For some kids, what’s scary about Halloween has less to do with the tricks and everything to do with the treats.

Allergies to peanuts, milk, eggs and other ingredients often found in candy can make trick-or-treating downright dangerous for some kids.

But there’s help on the way: the teal pumpkin. If you see one, it means that that’s a “safe house” where everyone can ring the doorbell without worrying about the treats they will receive.

The Teal Pumpkin Project was started last year by the Food Allergy Research and Education (FARE) organization to raise awareness and promote the inclusion of children with food allergies in Halloween celebrations. (Researchers estimate that up to 15 million Americans have food allergies, which translates to one in every 13 children.)

The national campaign invites people to pledge to offer nonfood treats such as stickers, glow-sticks, vampire teeth, bouncy balls or spider rings. You can let others know your home is a safe location for children with allergies by placing a teal pumpkin on your steps or in your yard, or by hanging a sign, printed for free from the website.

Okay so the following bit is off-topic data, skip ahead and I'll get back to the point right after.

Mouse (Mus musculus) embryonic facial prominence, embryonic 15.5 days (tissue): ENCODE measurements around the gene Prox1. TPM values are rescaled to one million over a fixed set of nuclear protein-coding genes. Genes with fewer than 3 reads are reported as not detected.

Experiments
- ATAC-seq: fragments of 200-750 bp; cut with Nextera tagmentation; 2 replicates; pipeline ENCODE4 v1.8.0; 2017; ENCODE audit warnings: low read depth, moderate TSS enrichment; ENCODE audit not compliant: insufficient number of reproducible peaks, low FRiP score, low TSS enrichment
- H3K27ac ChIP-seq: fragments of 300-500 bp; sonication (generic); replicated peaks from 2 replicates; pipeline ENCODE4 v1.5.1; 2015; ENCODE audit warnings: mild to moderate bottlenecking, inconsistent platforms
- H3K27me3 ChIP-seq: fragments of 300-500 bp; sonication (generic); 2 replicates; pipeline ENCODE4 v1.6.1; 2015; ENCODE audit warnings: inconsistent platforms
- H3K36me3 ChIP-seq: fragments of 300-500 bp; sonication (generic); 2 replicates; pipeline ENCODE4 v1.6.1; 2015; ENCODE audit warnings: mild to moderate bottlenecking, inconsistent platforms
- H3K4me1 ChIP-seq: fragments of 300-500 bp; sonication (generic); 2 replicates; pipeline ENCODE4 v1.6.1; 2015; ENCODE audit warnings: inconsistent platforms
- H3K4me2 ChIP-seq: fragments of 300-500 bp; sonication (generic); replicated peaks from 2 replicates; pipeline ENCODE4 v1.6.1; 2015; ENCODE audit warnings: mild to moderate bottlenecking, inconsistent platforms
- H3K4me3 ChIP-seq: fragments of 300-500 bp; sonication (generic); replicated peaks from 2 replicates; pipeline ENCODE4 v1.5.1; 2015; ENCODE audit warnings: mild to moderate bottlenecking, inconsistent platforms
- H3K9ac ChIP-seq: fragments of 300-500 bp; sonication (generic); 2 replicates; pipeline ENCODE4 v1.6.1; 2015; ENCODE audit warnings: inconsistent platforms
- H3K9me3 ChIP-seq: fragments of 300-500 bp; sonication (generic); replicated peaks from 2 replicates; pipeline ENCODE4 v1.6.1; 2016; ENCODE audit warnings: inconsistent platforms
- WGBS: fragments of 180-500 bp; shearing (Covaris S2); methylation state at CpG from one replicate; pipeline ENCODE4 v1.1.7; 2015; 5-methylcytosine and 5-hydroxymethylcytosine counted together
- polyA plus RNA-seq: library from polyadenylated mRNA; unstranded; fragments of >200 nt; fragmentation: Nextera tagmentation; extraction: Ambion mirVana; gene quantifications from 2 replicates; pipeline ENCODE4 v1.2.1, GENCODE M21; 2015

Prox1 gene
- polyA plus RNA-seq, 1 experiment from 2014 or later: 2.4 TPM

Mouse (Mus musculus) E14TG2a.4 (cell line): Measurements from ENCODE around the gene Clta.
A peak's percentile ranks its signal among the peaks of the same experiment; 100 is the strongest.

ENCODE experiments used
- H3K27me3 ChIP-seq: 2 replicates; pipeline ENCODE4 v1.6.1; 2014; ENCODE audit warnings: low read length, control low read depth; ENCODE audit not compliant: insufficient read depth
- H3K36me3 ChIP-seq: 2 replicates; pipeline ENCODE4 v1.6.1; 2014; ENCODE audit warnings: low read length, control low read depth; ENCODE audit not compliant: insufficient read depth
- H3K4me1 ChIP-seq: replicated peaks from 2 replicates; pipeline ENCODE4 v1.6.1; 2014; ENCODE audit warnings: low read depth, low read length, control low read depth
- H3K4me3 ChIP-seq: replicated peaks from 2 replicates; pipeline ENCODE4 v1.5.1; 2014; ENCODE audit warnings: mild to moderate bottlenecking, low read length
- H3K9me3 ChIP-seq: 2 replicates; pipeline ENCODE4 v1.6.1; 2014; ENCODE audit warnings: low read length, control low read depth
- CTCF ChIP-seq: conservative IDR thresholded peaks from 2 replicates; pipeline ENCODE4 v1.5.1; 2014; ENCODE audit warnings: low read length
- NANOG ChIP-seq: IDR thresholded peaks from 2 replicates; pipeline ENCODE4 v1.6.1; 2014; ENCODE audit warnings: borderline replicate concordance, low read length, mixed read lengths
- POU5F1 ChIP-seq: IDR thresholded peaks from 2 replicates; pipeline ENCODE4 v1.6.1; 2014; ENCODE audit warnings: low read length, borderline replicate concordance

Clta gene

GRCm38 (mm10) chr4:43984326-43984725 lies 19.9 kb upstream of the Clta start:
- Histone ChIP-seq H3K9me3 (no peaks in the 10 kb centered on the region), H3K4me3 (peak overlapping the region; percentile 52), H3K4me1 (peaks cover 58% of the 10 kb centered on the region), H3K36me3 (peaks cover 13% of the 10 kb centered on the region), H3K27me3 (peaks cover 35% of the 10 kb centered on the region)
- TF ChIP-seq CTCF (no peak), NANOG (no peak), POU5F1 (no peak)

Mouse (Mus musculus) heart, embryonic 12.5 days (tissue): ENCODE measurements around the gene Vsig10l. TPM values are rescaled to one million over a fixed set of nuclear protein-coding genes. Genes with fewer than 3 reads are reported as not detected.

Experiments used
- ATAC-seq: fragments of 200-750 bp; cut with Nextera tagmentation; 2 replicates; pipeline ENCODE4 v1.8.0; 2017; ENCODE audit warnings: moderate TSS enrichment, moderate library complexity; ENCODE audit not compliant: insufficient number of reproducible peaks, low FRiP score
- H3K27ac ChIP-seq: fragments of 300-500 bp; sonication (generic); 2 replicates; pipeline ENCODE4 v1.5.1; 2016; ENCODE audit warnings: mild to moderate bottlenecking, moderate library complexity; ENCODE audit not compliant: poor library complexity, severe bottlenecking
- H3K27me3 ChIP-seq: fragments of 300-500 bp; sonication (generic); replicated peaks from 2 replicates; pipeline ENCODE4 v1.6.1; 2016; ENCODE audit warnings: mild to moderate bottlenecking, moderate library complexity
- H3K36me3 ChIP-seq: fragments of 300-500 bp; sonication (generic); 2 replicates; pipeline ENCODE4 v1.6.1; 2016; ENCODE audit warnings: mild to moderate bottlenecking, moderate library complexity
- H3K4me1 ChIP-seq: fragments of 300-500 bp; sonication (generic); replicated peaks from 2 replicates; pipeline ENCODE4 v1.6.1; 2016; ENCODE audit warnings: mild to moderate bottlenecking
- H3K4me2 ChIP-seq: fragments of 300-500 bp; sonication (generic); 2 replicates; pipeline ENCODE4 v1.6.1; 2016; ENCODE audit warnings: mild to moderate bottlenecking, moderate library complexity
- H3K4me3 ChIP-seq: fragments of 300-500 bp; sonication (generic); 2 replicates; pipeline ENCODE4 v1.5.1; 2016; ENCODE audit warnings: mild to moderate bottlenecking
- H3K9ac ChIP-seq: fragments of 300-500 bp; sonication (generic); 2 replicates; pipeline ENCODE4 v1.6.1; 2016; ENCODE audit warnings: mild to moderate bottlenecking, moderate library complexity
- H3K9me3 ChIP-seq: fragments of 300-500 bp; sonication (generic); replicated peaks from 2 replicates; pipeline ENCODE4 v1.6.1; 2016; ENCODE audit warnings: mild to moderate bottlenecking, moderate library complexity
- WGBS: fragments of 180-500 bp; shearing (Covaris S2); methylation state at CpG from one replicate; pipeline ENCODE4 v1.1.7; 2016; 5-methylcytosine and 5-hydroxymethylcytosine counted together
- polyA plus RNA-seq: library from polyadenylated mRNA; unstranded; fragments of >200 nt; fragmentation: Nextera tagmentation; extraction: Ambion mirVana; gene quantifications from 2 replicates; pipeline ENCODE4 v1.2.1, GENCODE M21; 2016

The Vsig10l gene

Why teal? Veronica LaFemina, FARE’s vice president of communications, said it was a natural choice because it’s the color for food allergy awareness.

Local parenting blogger Missy Berggren ( often writes of the challenges faced by families with allergies, especially during holiday celebrations. She says some families avoid trick-or-treating altogether, while others trade unsafe candy with a safe stash from home or go only to predetermined stops such as the homes of friends and relatives.

Of course, having to paint your pumpkin involves a little extra work, but it also gives you the chance to impress your Halloween visitors with your jack-o’-lantern creativity.

And then you can let them try to scare you with their spooky costumes. That’s the ultimate treat. □